Medea’s tale appears rather inhuman — a woman killing her own children to inflict pain on their father? It seemed an impossible task to present a soulful rendering of this tale, but that is exactly what the Seoul Factory for the Performing Arts managed. Using the idea of a double, the two faces of this enigmatic woman were presented in juxtaposition, highlighting the conflict between the two even while tenderly demonstrating the commonality.

The form itself — including stylised elements of dance — seemed well suited for such an exposition. Simple accessories were used effectively on a basic costume to suggest different characters. A wide range of settings and emotions was evoked through fantastic voice modulation — wailing infants, happily gurgling babies, children at play, parental solicitude, love and passion, desperation, power, raw rage, unrelenting grief.

The music was haunting, and the gradual build-up of tempo was achieved in a totally bewitching manner. Hours after leaving the theatre, the folk melody still lingers. The surtitles were a distraction, constantly drawing attention to the language barrier instead of letting the performance transcend it. Instead of surtitles, a handout containing the text could have been circulated in advance.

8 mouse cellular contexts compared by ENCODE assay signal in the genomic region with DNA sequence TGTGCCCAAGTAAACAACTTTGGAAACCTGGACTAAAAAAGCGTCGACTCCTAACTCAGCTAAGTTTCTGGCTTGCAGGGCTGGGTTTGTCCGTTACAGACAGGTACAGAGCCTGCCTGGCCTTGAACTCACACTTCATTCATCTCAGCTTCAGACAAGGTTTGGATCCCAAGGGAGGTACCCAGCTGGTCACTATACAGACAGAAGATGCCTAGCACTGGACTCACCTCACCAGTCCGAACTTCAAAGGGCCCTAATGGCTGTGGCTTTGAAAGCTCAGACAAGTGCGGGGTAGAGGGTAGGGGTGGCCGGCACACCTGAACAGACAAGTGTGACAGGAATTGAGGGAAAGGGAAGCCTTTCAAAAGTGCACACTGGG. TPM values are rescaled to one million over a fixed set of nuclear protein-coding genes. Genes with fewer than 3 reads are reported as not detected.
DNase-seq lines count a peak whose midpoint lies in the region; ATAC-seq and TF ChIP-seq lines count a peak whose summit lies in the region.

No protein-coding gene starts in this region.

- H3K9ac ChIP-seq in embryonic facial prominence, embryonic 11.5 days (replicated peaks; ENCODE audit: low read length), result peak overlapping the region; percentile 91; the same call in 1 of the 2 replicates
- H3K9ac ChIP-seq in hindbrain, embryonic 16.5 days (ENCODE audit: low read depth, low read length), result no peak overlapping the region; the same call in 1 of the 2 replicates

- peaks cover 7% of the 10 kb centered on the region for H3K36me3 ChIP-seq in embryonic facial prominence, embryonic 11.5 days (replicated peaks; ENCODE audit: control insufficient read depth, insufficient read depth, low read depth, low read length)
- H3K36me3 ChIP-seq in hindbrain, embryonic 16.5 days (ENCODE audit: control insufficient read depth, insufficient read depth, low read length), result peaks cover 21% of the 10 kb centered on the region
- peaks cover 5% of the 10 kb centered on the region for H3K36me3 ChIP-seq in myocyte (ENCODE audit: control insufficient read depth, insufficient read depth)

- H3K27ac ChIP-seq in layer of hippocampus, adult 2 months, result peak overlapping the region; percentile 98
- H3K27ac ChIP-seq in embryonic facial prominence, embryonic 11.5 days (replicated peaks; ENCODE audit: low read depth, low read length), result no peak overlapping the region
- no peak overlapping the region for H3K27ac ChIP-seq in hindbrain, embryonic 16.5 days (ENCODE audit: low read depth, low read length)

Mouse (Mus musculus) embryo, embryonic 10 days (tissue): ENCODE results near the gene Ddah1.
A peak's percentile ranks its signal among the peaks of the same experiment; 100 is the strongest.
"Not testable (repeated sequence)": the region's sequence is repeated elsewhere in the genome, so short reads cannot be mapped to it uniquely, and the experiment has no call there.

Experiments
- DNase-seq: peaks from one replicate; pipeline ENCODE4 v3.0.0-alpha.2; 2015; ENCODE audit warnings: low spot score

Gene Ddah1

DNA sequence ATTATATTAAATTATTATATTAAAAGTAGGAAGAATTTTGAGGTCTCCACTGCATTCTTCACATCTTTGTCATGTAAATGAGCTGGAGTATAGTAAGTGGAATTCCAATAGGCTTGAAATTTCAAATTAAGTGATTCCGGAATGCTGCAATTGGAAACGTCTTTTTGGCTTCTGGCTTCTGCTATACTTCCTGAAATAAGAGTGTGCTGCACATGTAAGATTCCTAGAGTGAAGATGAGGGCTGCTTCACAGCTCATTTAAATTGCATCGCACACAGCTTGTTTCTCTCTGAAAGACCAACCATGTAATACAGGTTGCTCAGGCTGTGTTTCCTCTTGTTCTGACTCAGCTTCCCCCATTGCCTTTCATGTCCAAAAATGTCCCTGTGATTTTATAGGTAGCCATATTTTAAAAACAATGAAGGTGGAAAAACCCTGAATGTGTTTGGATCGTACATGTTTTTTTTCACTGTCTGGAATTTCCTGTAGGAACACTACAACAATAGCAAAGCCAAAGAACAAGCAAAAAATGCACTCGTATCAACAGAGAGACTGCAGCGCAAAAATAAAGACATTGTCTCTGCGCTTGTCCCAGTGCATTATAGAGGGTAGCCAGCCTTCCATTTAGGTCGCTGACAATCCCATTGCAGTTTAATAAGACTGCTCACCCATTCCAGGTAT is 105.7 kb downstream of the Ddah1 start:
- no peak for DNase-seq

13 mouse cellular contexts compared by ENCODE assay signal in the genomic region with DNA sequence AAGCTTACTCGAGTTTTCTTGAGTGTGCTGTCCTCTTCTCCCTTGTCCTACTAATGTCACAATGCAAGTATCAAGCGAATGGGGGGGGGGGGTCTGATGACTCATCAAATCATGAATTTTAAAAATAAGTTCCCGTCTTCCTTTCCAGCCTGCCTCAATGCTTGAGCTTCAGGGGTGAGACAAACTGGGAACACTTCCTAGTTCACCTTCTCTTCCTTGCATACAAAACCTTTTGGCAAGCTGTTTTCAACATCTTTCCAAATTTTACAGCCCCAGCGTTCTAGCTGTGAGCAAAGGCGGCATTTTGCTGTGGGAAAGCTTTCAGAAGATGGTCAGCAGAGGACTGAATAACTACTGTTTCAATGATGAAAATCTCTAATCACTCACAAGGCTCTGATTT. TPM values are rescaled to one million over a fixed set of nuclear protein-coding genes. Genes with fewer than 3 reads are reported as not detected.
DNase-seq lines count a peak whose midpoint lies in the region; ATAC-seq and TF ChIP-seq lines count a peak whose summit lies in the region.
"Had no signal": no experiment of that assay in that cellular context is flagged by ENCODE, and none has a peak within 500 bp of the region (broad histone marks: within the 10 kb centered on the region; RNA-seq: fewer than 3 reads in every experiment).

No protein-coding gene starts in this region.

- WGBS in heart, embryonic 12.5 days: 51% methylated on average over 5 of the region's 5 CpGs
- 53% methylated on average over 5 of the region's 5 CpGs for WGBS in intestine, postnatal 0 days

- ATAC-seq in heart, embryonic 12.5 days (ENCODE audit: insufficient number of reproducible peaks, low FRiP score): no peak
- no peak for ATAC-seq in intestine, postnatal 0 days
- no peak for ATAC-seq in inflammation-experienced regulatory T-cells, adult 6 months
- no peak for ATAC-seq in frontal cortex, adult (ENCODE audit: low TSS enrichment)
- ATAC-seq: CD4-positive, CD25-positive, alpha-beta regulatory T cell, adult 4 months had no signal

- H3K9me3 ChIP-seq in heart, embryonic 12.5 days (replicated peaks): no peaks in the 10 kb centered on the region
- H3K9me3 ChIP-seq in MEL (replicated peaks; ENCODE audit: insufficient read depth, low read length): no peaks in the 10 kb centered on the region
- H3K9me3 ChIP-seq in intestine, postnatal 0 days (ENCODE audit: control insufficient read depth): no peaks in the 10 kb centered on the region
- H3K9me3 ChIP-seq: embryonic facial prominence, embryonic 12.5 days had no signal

Meena Mahajan

Tiruvanmiyur

Several struggles

The Medea of Euripides describes a conflict that reflects several struggles in human history — between the centre and the periphery, the Occident and the Orient, the self and the other, the coloniser and the colonised. It is full of startling dualities that teeter dangerously between being sharp binary polarities and more balanced dichotomies. In literary context, therefore, it makes perfect sense for Medea to have a ‘double’, for with every external struggle that the play espouses, an internal one needs treatment.

Seoul Factory’s rendition of the play also champions just such a struggle — between stylisation and realism, comedy and tragedy, the masculine and the feminine — in such a way that its ambiguity almost tends to border on an absurd inconsistency and, often, incomprehensibility. Had Limb sought to make his Medea accessible, he fails, because the play not only assumes a knowledge of wild Medea’s story and its interpretations, but also stubbornly refuses to contextualise Medea’s angst, making her seem as wanton and depraved as the Corinthians thought she was.